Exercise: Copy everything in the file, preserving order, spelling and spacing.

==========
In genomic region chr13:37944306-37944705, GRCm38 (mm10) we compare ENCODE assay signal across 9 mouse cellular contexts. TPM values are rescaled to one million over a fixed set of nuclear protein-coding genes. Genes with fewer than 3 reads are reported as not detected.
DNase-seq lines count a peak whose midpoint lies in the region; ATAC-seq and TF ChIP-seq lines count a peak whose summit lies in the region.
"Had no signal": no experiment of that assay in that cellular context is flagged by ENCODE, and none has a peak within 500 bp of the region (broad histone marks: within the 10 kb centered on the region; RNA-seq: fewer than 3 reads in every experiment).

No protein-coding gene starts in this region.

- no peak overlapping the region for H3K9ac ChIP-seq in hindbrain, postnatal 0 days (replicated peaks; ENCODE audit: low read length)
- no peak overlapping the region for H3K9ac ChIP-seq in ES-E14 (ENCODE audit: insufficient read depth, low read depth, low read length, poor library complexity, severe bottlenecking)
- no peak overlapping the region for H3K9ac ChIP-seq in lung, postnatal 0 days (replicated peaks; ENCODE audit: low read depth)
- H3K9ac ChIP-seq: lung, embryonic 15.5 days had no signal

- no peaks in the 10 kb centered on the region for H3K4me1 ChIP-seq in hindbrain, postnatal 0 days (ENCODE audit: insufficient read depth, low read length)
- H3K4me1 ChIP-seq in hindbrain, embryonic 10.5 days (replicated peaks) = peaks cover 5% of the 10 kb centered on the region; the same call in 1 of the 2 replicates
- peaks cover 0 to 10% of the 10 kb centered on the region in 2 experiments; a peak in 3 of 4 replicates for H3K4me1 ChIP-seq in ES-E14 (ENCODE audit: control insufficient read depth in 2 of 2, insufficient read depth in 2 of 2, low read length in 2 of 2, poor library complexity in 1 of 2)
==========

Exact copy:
In genomic region chr13:37944306-37944705, GRCm38 (mm10) we compare ENCODE assay signal across 9 mouse cellular contexts. TPM values are rescaled to one million over a fixed set of nuclear protein-coding genes. Genes with fewer than 3 reads are reported as not detected.
DNase-seq lines count a peak whose midpoint lies in the region; ATAC-seq and TF ChIP-seq lines count a peak whose summit lies in the region.
"Had no signal": no experiment of that assay in that cellular context is flagged by ENCODE, and none has a peak within 500 bp of the region (broad histone marks: within the 10 kb centered on the region; RNA-seq: fewer than 3 reads in every experiment).

No protein-coding gene starts in this region.

- no peak overlapping the region for H3K9ac ChIP-seq in hindbrain, postnatal 0 days (replicated peaks; ENCODE audit: low read length)
- no peak overlapping the region for H3K9ac ChIP-seq in ES-E14 (ENCODE audit: insufficient read depth, low read depth, low read length, poor library complexity, severe bottlenecking)
- no peak overlapping the region for H3K9ac ChIP-seq in lung, postnatal 0 days (replicated peaks; ENCODE audit: low read depth)
- H3K9ac ChIP-seq: lung, embryonic 15.5 days had no signal

- no peaks in the 10 kb centered on the region for H3K4me1 ChIP-seq in hindbrain, postnatal 0 days (ENCODE audit: insufficient read depth, low read length)
- H3K4me1 ChIP-seq in hindbrain, embryonic 10.5 days (replicated peaks) = peaks cover 5% of the 10 kb centered on the region; the same call in 1 of the 2 replicates
- peaks cover 0 to 10% of the 10 kb centered on the region in 2 experiments; a peak in 3 of 4 replicates for H3K4me1 ChIP-seq in ES-E14 (ENCODE audit: control insufficient read depth in 2 of 2, insufficient read depth in 2 of 2, low read length in 2 of 2, poor library complexity in 1 of 2)